According to the Constitution, in order to become president a person must meet three requirements. None of these requirements are to belong to a political party. Yet, the two major parties have a stranglehold on the government and no one outside the Republican and Democratic Parties has been elected president in over one hundred and fifty years.
How is that possible? There have been hundreds of challengers in that time period and many of them have belonged to a political party – just not the Democratic or Republican Party. The tendency of people to choose one of the two duopoly members as president has gradually morphed into an institutionalized choice. The duopoly chooses the two candidates and the electorate gets to pick which of these two becomes president for the next four years. If you don’t like it, tough!
The presidential election process has been skewed to favor the duopoly for many years and the obstacles seem to become greater with each election cycle.
Over the years, many independent candidates have run for president, but more often than not, they run for one or two election cycles. Many parties have come and gone and there are many parties running in this election. The difference this year is that two of them (The Green Party and The Libertarian Party) might have an effect on the election.
Just forming a party doesn’t guarantee victory — it’s just the beginning. The Green Party has been around for over 30 years and has fielded candidates for president for the last twenty. The Libertarian Party has run candidates for president for over forty years.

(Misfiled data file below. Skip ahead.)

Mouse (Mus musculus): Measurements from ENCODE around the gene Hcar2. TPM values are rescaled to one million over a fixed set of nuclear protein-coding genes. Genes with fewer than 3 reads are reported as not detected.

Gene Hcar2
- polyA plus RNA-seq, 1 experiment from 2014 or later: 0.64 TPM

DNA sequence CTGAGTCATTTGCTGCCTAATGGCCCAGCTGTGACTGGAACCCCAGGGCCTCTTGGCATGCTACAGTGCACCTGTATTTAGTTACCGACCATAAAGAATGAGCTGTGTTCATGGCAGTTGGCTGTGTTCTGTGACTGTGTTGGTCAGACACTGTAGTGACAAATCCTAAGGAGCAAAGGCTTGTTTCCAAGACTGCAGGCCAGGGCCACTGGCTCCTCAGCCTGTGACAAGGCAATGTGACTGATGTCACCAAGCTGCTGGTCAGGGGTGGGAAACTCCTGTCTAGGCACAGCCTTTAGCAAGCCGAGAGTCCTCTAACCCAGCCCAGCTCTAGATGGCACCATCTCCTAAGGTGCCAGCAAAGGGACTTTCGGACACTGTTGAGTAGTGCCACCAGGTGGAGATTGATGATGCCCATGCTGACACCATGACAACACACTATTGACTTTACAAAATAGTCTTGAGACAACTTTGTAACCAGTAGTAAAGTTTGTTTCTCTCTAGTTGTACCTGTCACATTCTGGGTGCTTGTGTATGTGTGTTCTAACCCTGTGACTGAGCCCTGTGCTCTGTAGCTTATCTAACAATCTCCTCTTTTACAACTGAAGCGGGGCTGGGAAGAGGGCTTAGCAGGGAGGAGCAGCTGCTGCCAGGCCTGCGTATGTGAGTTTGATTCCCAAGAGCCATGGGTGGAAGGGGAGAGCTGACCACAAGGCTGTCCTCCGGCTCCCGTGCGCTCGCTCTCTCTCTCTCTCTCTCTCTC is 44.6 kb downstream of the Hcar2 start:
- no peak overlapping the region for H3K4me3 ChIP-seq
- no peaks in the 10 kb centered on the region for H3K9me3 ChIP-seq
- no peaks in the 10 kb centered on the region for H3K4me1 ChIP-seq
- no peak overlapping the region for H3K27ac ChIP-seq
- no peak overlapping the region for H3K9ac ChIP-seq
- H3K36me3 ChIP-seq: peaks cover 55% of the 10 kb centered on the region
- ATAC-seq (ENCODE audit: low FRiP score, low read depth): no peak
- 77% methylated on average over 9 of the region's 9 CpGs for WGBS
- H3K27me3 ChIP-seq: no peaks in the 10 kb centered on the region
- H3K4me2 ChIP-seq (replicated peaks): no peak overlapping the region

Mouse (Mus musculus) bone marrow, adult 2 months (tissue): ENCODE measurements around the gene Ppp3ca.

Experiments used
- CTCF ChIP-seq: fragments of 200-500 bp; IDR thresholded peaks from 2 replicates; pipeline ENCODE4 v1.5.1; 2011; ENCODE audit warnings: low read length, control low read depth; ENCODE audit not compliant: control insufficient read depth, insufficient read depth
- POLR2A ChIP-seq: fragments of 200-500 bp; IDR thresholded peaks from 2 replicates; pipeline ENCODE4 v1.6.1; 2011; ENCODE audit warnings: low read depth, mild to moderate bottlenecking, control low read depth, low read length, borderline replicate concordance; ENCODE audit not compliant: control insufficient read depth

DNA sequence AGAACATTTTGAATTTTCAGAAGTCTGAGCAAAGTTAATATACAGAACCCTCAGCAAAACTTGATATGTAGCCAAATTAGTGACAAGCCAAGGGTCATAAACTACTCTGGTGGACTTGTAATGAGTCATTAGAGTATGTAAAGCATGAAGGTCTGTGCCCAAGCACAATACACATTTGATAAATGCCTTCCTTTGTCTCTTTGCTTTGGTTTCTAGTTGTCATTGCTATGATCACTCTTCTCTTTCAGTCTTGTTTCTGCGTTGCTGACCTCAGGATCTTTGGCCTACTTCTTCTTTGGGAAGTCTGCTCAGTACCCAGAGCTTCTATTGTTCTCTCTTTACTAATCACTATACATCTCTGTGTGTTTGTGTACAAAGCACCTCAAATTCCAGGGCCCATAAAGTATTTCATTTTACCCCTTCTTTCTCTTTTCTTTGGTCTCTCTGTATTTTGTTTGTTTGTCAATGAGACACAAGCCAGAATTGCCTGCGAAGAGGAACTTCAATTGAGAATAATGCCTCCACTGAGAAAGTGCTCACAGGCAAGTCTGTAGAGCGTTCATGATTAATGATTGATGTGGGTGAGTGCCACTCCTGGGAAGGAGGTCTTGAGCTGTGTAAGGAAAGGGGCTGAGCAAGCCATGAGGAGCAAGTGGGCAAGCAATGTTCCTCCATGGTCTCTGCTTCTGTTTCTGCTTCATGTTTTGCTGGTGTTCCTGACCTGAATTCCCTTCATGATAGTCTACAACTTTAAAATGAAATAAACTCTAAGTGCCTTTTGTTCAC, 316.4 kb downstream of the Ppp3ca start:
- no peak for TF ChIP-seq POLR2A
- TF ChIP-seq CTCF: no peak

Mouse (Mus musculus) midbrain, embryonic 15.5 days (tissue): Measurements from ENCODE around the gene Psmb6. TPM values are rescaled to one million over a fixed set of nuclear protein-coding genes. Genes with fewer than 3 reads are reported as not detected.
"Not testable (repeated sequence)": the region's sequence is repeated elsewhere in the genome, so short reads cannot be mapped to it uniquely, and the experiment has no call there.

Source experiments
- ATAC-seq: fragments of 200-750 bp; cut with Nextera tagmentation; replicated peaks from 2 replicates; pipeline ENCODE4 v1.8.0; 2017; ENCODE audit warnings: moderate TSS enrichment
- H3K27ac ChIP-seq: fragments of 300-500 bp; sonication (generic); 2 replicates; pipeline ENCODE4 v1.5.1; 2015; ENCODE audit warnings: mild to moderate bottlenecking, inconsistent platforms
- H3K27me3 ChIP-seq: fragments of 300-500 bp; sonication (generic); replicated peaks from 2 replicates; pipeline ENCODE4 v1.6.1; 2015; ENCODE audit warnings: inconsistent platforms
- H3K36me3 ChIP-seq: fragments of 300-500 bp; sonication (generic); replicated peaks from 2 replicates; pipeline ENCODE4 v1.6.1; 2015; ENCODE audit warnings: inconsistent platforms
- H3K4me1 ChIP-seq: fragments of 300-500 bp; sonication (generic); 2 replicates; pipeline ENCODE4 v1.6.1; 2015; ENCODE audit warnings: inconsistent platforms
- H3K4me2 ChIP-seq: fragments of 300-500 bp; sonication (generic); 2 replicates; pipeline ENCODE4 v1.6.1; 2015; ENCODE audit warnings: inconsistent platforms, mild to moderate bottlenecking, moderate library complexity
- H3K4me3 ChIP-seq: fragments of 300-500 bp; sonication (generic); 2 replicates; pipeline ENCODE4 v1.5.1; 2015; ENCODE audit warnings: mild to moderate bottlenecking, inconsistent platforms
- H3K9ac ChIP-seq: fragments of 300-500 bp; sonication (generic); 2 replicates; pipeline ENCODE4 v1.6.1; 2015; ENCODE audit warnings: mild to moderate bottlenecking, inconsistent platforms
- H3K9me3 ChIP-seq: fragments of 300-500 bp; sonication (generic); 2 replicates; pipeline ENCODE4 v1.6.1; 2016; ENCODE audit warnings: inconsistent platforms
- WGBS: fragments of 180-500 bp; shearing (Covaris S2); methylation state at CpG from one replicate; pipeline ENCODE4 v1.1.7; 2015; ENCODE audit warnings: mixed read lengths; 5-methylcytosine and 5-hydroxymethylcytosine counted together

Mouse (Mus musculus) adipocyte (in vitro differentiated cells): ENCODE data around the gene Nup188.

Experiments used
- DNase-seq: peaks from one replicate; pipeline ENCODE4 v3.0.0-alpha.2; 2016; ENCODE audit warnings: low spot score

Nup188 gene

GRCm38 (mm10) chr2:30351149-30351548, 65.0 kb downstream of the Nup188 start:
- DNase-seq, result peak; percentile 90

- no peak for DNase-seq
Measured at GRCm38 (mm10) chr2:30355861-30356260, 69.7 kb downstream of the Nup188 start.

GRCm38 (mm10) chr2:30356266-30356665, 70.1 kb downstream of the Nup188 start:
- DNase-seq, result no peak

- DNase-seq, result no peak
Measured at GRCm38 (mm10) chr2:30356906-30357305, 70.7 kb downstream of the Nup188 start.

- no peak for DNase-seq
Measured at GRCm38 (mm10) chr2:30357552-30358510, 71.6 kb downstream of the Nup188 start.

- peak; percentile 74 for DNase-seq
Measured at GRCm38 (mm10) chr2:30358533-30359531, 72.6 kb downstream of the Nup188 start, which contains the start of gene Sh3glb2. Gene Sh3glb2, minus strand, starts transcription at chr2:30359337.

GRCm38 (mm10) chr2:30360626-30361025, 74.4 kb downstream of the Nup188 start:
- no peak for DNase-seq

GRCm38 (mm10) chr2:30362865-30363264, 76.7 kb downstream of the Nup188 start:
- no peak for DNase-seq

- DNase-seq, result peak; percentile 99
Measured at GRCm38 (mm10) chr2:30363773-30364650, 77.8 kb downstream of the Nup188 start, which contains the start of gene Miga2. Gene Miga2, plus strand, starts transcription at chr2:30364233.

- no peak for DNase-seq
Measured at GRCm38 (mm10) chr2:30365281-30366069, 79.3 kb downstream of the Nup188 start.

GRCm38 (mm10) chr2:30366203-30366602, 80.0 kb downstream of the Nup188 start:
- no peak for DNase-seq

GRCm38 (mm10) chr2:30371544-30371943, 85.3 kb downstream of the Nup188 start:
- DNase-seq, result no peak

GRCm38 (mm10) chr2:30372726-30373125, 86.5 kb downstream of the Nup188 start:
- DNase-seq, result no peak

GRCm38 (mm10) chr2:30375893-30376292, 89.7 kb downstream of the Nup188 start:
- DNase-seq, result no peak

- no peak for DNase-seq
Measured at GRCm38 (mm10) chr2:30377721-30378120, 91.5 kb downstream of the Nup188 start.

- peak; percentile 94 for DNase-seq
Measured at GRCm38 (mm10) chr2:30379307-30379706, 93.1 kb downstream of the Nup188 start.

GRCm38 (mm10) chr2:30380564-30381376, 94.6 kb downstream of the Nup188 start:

Part of the problem is just getting on the ballot in all 50 states. This isn’t required, but it’s something of a hindrance when people say: “That party isn’t even on the ballot in all 50 states,” as if this is indicative of the candidate’s qualifications for office.
Each state has different ballot access requirements, but they all need a certain amount of petition signatures to get a candidate on the ballot. Collecting these signatures is a problem itself. Frequently, the petitioners are harassed. The petitions themselves often contain fraudulent signatures and parties try to collect more than the number of signatures required. Some are deliberately in error because members of the duopoly have signed the petition falsely to inhibit another political party. Other signatures are invalid because some people enjoy signing a petition with a name like Mickey Mouse or Donald Duck.
Since many signatures are needed, parties often use people who will collect signatures for a price. The going rate seems to be about two dollars a signature. Once the signatures have been collected, they must be turned into the proper state offices for review. This process itself is a great use of time and money and even after the signatures are turned into the state, many are judged to be invalid for one reason or another.
The waste of time and money by third parties is well-known to members of the duopoly, and that’s the point. They just don’t want any competition!
Getting enough signatures to gain ballot access is never a problem for the duopoly, but it is a problem for third parties. Even after the third parties have collected enough signatures, they are not guaranteed a spot on the ballot. Many states have requirements for third-party or independent candidates that are not required of Democratic or Republican candidates. These byzantine requirements are often embedded in archaic laws and take one or more trips to court to get them removed.
Examples of these laws include: more signatures required by third parties than are required of Democrats and Republicans, full slates of candidates must run for statewide offices, requirements that petitioners must live within the state they are collecting signatures for, more restrictive deadlines for third-party petitions, and monetary damages assessed against candidates who fail to qualify.